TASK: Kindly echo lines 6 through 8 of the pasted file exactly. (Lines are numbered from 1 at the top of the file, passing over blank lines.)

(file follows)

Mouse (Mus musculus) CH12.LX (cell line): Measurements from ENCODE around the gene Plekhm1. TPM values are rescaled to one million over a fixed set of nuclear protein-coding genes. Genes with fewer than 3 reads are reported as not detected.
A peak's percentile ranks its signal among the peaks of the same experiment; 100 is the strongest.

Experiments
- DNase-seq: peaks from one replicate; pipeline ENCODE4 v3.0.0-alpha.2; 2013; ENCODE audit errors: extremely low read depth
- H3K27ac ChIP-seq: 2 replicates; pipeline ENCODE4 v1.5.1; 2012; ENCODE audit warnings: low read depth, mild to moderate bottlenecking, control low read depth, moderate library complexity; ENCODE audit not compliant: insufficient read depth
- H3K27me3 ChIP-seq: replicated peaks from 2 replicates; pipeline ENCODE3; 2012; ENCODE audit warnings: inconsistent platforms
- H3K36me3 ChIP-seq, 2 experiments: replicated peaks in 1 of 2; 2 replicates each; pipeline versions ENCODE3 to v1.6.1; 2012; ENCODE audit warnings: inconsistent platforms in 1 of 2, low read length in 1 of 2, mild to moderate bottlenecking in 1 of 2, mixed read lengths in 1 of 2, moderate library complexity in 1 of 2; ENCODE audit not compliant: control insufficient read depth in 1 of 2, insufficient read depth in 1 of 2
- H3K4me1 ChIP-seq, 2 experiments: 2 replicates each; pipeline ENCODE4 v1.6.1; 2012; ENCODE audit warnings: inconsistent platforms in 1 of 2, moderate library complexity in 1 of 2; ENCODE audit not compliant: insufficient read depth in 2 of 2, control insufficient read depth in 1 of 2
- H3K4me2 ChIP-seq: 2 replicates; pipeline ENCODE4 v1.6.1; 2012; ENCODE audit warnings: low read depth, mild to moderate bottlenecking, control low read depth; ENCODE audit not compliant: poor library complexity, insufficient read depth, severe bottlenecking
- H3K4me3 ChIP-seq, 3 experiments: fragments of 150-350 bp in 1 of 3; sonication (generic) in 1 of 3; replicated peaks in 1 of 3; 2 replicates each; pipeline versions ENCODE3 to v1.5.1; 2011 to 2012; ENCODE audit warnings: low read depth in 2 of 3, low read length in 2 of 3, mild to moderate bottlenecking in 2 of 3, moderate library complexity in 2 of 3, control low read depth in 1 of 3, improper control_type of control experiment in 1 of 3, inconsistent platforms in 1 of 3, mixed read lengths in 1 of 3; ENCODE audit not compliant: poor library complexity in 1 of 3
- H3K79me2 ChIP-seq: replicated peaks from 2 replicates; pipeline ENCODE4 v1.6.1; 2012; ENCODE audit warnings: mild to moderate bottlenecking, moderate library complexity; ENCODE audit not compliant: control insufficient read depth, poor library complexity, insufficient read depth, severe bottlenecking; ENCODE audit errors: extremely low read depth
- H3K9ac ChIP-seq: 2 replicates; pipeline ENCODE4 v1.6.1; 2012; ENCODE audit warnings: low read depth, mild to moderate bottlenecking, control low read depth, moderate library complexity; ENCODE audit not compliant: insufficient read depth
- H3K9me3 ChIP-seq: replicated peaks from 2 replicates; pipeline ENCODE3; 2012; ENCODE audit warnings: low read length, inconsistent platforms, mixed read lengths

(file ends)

- H3K27me3 ChIP-seq: replicated peaks from 2 replicates; pipeline ENCODE3; 2012; ENCODE audit warnings: inconsistent platforms
- H3K36me3 ChIP-seq, 2 experiments: replicated peaks in 1 of 2; 2 replicates each; pipeline versions ENCODE3 to v1.6.1; 2012; ENCODE audit warnings: inconsistent platforms in 1 of 2, low read length in 1 of 2, mild to moderate bottlenecking in 1 of 2, mixed read lengths in 1 of 2, moderate library complexity in 1 of 2; ENCODE audit not compliant: control insufficient read depth in 1 of 2, insufficient read depth in 1 of 2
- H3K4me1 ChIP-seq, 2 experiments: 2 replicates each; pipeline ENCODE4 v1.6.1; 2012; ENCODE audit warnings: inconsistent platforms in 1 of 2, moderate library complexity in 1 of 2; ENCODE audit not compliant: insufficient read depth in 2 of 2, control insufficient read depth in 1 of 2